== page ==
For some time I’ve felt the need to adventure outside and read more. To refill with words, ideas, and experiences. The need to walk, to look, to experience was met last week when I had the privilege to travel over ocean waters, to nighttime trails, and rocky beaches. To adventure on Catalina Island with 102 fifth graders.
The first day, I walked with a few students who lagged behind. Those who were attracted to that rock, that rounded piece of discarded brick, that piece of drying kelp.
One student walked purposely, attempting to save every tiny pelagic red crab who had unintentionally washed up on the rocky shore. She would gently pick one up. Walk as close as she could to the water and attempt to throw it back. Too often the tide was no match for her arm, and the crab would come rushing back. She kept trying. Crab after, crab.
We got to the pier, she paused, looked up and said, “This would make a great picture.” And walked on head down searching for stranded crabs. Following her lead, I looked up.
She continued. I followed her up the rocky beach to join the others.
Later we saw birds. Seagulls drifting magically overhead. Idyllic blue skies. Once again, picture perfect. With those helpless red crabs, below. Unseen.
Above the beach, high in the eucalyptus tree sat a bald eagle. White-headed, gazing out over the coastline. Then he took flight. We watch him soar. Kids chanted, “USA! USA!” as they have been coached to do to alerting others that there is a bald eagle in flight. He is beautiful. Until he snags a seagull takes his meal on the beach amongst the dying crabs.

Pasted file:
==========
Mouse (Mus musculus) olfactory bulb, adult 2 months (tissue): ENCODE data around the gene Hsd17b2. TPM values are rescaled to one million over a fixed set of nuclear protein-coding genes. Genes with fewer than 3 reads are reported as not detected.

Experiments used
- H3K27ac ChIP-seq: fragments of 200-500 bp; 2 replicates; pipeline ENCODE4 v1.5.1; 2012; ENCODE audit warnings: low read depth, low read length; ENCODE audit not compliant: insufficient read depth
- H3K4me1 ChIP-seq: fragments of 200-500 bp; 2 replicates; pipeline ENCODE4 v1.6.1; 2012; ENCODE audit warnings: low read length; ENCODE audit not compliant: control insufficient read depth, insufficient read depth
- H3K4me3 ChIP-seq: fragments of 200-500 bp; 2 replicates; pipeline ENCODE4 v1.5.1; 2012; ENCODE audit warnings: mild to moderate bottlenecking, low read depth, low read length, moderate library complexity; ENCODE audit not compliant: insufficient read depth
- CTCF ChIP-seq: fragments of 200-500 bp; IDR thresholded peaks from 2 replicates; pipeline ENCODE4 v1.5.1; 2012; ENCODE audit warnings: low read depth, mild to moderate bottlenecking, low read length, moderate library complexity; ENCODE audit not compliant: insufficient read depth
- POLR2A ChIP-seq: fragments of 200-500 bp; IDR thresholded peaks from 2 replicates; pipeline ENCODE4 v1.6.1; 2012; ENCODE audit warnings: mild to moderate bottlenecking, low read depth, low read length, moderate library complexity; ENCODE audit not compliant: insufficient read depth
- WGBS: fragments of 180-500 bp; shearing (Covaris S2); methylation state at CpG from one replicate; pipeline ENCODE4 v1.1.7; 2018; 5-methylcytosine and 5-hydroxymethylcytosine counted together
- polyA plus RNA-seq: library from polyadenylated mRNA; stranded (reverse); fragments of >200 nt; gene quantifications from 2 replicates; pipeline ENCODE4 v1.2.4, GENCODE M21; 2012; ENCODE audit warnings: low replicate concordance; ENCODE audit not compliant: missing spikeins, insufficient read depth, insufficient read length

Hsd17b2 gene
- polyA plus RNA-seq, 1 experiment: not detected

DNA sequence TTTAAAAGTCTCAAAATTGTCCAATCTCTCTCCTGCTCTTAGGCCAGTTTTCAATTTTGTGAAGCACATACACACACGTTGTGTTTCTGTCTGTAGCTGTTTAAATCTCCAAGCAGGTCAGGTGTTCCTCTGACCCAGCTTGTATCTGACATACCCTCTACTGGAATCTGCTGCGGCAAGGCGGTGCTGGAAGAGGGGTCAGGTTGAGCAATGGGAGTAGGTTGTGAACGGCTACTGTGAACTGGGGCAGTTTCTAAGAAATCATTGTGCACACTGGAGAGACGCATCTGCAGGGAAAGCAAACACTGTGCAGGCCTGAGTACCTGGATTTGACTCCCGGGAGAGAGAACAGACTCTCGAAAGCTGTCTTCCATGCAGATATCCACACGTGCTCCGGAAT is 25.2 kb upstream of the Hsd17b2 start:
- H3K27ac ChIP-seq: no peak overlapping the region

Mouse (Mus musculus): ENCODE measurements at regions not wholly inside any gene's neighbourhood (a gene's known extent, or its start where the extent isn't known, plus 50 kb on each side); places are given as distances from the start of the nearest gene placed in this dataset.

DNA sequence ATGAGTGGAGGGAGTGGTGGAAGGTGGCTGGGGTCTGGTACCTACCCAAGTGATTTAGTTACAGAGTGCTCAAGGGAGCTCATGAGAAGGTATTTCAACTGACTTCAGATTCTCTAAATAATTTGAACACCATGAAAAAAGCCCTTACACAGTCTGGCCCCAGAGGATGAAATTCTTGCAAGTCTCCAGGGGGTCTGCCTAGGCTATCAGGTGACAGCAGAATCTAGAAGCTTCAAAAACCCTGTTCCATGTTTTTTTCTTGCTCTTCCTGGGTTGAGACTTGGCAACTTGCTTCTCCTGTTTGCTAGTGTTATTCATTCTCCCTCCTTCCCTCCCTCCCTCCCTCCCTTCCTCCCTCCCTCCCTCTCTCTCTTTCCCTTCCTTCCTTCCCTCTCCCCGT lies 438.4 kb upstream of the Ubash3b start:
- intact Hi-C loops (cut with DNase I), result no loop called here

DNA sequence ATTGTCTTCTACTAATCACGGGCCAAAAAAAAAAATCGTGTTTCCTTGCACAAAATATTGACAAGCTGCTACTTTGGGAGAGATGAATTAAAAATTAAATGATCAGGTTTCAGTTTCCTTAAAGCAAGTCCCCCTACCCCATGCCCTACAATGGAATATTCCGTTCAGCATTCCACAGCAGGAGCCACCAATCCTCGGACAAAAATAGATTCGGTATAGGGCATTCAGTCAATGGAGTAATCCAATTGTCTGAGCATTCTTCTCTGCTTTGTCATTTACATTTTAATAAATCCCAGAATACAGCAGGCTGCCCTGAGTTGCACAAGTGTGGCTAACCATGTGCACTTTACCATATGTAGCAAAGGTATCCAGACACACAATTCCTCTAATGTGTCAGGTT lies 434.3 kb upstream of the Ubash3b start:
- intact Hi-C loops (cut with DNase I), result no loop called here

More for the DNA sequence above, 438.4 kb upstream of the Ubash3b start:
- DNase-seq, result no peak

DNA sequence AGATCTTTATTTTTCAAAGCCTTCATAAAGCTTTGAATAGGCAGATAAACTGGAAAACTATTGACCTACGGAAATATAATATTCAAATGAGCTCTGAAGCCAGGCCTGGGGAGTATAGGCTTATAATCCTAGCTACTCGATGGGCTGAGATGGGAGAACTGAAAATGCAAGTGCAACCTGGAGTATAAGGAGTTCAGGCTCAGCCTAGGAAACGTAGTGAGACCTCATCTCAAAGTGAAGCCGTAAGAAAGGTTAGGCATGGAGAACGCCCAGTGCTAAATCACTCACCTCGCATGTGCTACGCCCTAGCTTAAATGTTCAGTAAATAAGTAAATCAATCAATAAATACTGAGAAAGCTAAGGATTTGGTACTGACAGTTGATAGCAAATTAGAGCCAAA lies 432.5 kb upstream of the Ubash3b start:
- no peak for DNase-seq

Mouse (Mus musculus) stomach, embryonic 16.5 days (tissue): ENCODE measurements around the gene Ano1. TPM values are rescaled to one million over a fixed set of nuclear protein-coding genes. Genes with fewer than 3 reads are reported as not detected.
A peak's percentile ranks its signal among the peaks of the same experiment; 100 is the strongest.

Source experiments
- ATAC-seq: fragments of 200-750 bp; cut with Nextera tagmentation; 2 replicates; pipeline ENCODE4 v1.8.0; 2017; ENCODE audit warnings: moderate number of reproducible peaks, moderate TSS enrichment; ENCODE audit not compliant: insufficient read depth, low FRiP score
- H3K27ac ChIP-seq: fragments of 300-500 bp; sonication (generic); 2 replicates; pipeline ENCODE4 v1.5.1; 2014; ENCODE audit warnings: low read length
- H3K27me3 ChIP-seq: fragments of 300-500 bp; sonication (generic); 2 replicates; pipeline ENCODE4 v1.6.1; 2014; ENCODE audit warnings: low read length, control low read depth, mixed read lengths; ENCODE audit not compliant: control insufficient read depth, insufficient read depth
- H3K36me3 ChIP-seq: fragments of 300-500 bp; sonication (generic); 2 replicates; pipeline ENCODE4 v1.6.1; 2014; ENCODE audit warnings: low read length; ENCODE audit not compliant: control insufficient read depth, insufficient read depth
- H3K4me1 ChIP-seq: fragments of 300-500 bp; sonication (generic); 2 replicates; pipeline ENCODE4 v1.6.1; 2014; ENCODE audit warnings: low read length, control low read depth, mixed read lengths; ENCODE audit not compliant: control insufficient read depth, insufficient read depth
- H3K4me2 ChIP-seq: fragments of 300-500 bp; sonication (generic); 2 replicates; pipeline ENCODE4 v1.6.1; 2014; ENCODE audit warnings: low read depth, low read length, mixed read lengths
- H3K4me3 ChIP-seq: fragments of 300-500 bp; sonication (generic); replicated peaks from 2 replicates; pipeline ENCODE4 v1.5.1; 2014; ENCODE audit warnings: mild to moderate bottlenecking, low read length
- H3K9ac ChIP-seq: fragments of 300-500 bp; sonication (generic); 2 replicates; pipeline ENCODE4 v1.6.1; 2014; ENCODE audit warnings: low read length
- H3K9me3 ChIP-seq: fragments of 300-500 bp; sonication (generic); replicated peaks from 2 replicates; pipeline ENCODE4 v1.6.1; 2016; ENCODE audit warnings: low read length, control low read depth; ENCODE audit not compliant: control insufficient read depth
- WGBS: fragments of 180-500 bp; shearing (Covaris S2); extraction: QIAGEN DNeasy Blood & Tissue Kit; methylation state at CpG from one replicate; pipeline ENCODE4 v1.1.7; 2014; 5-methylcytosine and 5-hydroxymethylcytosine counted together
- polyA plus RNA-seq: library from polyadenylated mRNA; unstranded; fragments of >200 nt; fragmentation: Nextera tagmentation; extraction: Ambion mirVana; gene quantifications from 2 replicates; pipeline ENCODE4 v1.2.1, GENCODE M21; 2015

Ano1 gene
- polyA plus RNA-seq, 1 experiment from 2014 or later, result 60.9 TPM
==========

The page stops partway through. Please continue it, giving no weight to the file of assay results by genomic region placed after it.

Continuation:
My red crab rescuer looks at me. Pained. Her expression says this is not right. The circle of life or food chain reasoning doesn’t satisfy her. I can’t blame her.
Looking back over the week, I wonder what students brought home. Along with a smuggled rock or two, I hope students have learned. I hope they hold onto the feeling of being outside. I hope they did something that challenged them. The learning, the experience matters. But mostly I hope they brought back a wondering. Something that makes them want to do something. About something. For their future. Maybe for all our futures.
When we return from Spring Break, we will venture into our wonderings for the last few months of the school year. This week I celebrate following fifth graders into learning and wonder.
Find more Celebration posts here at Ruth Ayers Writes.